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Chapter 1 The Straw Bale Gardens Story
A decade ago, no one had heard of Straw Bale Gardening. Today, more than half a million people all around the globe are growing vegetables in straw, often in climates and areas where a vegetable garden was never an option. And with so many Straw Bale Gardeners adapting the process to their own situations, you could say that there are half a million lessons to be learned about this new garden technology. Straw Bale Solutions is a testament to that.
Chapter 2 The Straw Bale Gardens Method
In mastering the fundamentals of the Straw Bale Gardens method, it is important to understand that nothing actually grows in straw.
Mind blowing, right?
At first glance, it may appear that Straw Bale Gardeners are planting vegetables in straw, but they are not—they are planting in recently decomposed straw.
Chapter 3 Solutions from Real Straw Bale Gardeners
Across the world, enterprising Straw Bale Gardeners are finding clever ways to adapt their own gardens to their individual situations. Sometimes the solutions are highly practical, other times they are subtle refinements that give a personal touch to a garden. The addition of colorful red tomato cages in this Straw Bale Garden in Oregon visually transform the garden in a unique and beautiful way. See pages 82 to 85.
Chapter 4 Solutions for Schools, Businesses, and Communities
If you have ever been a member of a community garden, you know that the members all show up for the first day of work in the garden and again when harvesting begins, but on weeding day, it can be hard to get them to answer their phones. Whenever groups of people collaborate on any project, it seems a small number of people end up carrying more weight than others in the group.
Chapter 5 Solutions to Help Feed the World
The stories I’ve heard and observed from folks outside the United States who have adopted the Straw Bale Gardens method are often the most amazing to me. When I decided to write this book, I wanted to include stories of gardeners who overcame specific and significant challenges by turning to this method. In some cases, this meant overcoming language barriers and adapting the method slightly to fit the situation that exists in these countries. But there isn’t any translation required when first-time Straw Bale Gardeners, no matter where they hail from, observe the fantastic results. A huge tomato or pepper plant, or a pail per day of cucumbers, elicits a universal response. The word spreads quickly no matter what language is used to pass along the knowledge. It is amazing to see how many Straw Bale Gardening groups are springing up on Facebook, many of them moderated in foreign languages.
Chapter 6 Future Solutions
Since 2009, the year when I drafted and began distributing my first self-published booklet with the details about the method, I estimate that the number of people growing their own vegetable gardens in bales grows by a factor of five times each year, at least. Have a conversation with anyone who has grown their garden in bales already, and it will explain this phenomenon. Every Straw Bale Gardener ends up being approached by skeptics, neighbors, and friends who ask questions about this unusual garden and then get sucked into how simple and successful it is.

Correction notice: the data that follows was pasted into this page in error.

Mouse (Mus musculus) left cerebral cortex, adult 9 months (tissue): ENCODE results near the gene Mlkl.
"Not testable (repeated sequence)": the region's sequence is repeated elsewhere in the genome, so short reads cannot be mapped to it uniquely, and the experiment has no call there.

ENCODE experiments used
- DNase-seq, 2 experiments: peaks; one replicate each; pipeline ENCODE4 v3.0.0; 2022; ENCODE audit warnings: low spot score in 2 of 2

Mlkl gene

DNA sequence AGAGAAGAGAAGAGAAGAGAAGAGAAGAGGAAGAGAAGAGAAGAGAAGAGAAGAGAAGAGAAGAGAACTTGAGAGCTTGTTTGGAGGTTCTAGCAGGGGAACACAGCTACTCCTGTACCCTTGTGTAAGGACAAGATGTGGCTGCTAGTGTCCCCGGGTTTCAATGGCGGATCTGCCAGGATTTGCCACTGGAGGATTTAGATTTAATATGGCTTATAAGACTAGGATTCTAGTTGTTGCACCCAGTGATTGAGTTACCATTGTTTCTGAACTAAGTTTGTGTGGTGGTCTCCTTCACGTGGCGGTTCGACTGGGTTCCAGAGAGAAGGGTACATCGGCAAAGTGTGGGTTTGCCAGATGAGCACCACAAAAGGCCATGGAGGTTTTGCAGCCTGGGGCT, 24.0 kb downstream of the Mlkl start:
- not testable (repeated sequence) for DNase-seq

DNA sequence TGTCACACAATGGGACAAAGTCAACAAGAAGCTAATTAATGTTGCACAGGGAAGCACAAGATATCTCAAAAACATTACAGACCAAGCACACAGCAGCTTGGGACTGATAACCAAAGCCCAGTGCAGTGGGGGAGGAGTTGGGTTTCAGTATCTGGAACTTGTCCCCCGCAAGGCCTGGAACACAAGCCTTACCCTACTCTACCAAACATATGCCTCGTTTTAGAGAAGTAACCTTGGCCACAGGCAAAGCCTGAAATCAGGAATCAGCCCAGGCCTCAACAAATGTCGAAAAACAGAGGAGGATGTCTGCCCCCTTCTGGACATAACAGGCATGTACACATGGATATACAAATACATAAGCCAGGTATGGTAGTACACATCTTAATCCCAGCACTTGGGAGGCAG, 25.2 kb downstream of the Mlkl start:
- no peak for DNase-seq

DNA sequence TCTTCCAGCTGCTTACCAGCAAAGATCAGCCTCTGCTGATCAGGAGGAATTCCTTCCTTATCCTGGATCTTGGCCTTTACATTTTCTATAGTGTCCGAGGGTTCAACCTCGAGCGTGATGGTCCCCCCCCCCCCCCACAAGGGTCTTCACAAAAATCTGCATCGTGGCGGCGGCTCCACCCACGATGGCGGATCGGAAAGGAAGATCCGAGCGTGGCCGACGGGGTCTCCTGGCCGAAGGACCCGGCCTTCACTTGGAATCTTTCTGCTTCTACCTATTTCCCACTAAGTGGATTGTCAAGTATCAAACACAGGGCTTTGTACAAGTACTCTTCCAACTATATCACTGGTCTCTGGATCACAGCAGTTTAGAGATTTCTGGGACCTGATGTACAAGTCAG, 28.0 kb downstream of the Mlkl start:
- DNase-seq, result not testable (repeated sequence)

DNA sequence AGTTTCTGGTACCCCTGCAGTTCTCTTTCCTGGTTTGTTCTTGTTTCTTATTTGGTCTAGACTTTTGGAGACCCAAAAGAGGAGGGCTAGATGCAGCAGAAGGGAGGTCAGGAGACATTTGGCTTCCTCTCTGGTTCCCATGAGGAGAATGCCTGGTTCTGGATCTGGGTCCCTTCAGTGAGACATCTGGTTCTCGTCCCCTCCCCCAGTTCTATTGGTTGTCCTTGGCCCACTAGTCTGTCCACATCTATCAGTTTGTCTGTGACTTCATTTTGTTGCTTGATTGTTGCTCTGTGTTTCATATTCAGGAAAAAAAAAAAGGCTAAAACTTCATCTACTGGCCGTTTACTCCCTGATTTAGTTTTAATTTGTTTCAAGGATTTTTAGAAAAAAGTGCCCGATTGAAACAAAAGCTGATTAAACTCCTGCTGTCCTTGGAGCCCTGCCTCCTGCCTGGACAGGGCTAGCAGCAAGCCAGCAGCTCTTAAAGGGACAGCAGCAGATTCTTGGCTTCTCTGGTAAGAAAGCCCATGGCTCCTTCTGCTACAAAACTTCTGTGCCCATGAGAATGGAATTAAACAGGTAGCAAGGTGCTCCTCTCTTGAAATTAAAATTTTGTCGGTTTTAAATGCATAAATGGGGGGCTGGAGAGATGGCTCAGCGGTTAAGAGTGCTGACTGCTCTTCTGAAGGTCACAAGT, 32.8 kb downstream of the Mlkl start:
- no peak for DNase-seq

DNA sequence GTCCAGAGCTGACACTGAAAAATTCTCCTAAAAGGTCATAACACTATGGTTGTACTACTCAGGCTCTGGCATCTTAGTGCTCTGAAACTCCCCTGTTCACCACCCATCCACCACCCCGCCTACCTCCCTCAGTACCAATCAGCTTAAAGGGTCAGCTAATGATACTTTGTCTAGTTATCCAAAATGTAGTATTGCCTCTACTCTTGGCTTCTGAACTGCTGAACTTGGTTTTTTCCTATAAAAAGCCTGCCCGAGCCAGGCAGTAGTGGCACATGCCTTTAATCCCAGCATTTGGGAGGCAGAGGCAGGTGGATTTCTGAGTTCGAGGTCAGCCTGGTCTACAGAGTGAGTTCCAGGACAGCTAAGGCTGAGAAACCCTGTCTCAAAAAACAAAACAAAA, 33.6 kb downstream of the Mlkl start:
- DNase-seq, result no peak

MAKING YOUR OWN BALES
Whether you live in Brooklyn, Dublin, Abu Dhabi, or the deserts of Arizona, there are some places where straw bales can be hard to find. No worries. If you have access to organic matter—practically any organic matter—you can form and compress it into planting bales. In my visits to Cambodia and the Philippines, I have seen the locals adopt ingenious techniques for making bales from rice straw. In Costa Rica, they use spent sugar-cane stalks. Basically, if it will rot, you can plant in it. The key is compression. The tightness of the bale causes heat buildup and accelerates the decomposition.
Or you can add compost. The great thing about making your own bales with some compost is that the bales are already partly conditioned. If you press the mixture of compost and fresh organic material into a bale form that holds its shape and supports the plants, the results will be extraordinary. In many instances, the results are even superior to starting with fresh straw bales and fertilizer.
There are many ways to compress a bale. At right you can see a picture of a device I came up with to do it. You can build something like this, or, if you have big feet, you can probably get by with stomping the organic material into a tight mass. Be creative. Make some bales and plant them.
Publisher : Cool Springs Press; Illustrated edition (March 20, 2018)
Language : English
Paperback : 176 pages
ISBN-10 : 0760357390
ISBN-13 : 978-0760357392
Item Weight : 1.1 pounds
Dimensions : 7.4 x 0.65 x 9.7 inches
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